The decade of the 1960s was rife with differing musical influences, all dueling for the attention of the record-buying public. One of the most popular genres was folk music, which might help explain why a few fans got a little confused about a group like the Village Stompers. The name sounded sort of folk-ish, and the band first grew to popularity among a college crowd that was also crazy about folk music. But even if its mega-hit, “Washington Square,” had a banjo-led folk feel to it, the music of the Village Stompers was actually closer to dixieland and the sound of British trad jazz artists like Kenny Ball.
The original Village Stompers consisted of Dick Brady, Ralph Casale, Joe Muranyi, Frank Hubbell, Lenny Pogan, Al McManus, Don Coates, and Mitchell May. Most had collegiate backgrounds, but one was also a former music teacher and another had experience in a symphony orchestra. In any case, the group coalesced in New York’s Greenwich Village in the early 1960s, and after a failed attempt as Frank Hubbell and the Hubcaps, became known as the Village Stompers.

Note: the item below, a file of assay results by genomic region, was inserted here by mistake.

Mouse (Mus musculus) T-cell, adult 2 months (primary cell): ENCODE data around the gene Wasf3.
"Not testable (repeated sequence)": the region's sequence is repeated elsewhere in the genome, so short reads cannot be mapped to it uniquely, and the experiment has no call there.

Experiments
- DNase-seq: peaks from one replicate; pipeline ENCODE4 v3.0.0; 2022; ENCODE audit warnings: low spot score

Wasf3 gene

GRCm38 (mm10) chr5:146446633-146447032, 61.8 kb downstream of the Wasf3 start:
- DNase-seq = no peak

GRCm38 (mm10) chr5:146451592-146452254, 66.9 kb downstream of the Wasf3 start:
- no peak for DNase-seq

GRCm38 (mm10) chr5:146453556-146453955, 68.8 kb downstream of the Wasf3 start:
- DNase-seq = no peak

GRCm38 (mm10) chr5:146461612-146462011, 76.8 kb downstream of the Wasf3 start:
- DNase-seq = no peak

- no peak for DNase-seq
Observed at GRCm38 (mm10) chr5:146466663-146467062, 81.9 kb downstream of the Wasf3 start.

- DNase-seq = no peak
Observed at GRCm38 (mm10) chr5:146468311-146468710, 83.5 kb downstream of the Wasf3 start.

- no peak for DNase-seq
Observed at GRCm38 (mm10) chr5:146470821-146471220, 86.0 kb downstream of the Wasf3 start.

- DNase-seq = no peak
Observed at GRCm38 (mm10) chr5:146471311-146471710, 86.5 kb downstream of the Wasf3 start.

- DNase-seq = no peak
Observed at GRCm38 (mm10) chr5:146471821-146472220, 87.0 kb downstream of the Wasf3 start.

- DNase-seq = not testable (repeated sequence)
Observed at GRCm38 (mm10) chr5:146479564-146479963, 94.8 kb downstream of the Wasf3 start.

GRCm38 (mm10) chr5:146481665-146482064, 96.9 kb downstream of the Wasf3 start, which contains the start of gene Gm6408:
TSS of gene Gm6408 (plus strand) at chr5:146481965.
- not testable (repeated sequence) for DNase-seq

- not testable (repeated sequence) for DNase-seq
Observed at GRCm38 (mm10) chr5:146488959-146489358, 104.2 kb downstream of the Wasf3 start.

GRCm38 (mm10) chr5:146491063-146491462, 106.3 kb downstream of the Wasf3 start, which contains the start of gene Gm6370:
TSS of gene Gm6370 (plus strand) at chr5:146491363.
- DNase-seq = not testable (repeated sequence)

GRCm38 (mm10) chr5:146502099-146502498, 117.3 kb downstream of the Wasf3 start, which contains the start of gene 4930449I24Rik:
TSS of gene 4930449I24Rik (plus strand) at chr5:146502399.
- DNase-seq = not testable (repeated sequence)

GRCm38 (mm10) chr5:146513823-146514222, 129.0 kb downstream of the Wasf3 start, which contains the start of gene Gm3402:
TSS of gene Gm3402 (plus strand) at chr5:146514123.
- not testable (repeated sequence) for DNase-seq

Finding almost immediate success, the group was enormously popular for several years, entertaining fans in shows and on tour and even appearing on TV. Along the way the guys would sell a lot of records by applying their style to a number of old songs, including many that they thought would appeal to their folkie fans, like “If I Had a Hammer,” and “Green Green.” But even though the group later had a lesser hit with “From Russia With Love,” nothing would ever approach the popularity of “Washington Square.” The members of the group would go on to have musical careers of varying success, but the original Village Stompers were soon a part of music history.